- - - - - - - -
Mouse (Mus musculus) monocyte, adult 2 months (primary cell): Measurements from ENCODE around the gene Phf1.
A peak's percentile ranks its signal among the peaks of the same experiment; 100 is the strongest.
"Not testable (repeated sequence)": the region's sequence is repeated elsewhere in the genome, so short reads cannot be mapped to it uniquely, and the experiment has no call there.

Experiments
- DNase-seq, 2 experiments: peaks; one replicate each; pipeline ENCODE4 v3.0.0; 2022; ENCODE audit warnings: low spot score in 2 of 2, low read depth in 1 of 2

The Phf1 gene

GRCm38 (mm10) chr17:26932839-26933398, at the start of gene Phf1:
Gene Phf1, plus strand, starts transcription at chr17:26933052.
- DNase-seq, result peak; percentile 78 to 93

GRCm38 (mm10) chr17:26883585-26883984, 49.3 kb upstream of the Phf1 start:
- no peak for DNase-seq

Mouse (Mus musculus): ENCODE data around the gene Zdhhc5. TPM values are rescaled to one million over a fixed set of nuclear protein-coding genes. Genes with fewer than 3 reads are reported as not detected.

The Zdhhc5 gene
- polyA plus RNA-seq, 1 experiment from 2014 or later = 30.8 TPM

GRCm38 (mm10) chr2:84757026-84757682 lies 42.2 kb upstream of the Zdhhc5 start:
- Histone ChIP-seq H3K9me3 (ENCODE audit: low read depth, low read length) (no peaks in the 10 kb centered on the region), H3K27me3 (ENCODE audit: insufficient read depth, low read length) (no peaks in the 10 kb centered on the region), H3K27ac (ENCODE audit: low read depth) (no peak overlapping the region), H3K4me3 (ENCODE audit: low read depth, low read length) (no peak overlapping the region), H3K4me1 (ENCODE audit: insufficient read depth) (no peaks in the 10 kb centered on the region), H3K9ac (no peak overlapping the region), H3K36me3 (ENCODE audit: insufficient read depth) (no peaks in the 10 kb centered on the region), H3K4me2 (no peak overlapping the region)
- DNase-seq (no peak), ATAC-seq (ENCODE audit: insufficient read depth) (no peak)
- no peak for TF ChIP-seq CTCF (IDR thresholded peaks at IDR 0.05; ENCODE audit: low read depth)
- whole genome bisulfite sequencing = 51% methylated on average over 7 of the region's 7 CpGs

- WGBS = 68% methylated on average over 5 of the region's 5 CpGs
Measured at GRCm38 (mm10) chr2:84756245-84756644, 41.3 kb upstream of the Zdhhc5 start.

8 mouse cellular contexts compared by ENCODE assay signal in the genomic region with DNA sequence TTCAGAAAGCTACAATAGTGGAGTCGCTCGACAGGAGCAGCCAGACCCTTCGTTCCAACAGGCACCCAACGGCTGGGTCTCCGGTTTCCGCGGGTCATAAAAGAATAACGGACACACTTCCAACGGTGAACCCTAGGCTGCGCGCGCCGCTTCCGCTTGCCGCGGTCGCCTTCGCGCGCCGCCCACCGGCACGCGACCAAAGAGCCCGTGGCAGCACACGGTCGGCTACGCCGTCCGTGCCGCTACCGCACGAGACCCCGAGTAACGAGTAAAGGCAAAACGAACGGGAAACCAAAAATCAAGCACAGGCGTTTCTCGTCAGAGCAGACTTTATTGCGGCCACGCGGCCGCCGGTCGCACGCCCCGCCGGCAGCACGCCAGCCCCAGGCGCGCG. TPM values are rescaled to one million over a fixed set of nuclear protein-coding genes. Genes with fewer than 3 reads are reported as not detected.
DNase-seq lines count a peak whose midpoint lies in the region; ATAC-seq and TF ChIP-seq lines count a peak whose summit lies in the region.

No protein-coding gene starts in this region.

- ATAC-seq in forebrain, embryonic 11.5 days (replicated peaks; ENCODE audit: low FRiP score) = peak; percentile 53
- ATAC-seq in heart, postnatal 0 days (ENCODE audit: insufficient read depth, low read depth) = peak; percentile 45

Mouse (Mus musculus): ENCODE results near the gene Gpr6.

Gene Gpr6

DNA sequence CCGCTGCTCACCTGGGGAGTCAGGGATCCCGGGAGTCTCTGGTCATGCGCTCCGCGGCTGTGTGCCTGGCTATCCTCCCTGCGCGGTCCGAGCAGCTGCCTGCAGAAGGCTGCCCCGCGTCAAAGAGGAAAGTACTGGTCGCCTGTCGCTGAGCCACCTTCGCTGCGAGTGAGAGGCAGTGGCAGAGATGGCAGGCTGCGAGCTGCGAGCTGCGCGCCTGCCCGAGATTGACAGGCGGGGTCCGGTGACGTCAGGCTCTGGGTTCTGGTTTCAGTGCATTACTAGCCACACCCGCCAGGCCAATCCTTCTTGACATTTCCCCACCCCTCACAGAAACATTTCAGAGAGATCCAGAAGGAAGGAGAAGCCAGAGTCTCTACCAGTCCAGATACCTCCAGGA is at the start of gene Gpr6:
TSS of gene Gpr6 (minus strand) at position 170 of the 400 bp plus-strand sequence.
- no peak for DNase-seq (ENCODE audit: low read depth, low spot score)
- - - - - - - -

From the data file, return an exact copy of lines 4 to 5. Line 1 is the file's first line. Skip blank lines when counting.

Experiments
- DNase-seq, 2 experiments: peaks; one replicate each; pipeline ENCODE4 v3.0.0; 2022; ENCODE audit warnings: low spot score in 2 of 2, low read depth in 1 of 2